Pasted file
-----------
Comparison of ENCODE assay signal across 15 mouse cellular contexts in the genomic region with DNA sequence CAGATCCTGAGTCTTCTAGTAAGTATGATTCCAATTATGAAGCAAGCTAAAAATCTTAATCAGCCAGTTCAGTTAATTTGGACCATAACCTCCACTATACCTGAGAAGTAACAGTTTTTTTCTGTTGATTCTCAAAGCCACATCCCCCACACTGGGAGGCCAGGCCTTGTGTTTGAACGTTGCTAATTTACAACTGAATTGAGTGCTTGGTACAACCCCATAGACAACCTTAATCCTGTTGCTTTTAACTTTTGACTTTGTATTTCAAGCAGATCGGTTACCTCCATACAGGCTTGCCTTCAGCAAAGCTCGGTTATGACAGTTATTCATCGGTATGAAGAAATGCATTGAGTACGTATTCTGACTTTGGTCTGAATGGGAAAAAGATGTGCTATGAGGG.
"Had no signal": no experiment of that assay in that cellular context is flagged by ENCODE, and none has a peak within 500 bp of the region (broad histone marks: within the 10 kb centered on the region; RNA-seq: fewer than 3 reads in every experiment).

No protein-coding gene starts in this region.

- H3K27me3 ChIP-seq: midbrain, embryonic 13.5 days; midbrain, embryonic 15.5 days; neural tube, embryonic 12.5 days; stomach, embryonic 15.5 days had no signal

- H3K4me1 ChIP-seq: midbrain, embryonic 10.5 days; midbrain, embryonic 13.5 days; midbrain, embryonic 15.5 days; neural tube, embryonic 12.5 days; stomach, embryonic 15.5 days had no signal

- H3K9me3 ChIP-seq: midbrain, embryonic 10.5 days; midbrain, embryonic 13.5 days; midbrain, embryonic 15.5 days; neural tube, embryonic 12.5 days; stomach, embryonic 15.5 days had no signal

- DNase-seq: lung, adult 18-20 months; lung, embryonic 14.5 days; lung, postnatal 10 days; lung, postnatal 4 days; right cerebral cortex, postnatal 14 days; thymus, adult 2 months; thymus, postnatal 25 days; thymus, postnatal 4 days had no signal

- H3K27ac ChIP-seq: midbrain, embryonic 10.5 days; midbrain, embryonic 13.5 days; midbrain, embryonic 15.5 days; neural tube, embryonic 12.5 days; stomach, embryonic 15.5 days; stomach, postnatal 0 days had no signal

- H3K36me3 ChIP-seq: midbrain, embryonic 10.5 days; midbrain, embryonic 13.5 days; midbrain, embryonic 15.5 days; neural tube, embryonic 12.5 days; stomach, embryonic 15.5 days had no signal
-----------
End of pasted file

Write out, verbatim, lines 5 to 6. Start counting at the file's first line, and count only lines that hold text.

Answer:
- H3K4me1 ChIP-seq: midbrain, embryonic 10.5 days; midbrain, embryonic 13.5 days; midbrain, embryonic 15.5 days; neural tube, embryonic 12.5 days; stomach, embryonic 15.5 days had no signal

- H3K9me3 ChIP-seq: midbrain, embryonic 10.5 days; midbrain, embryonic 13.5 days; midbrain, embryonic 15.5 days; neural tube, embryonic 12.5 days; stomach, embryonic 15.5 days had no signal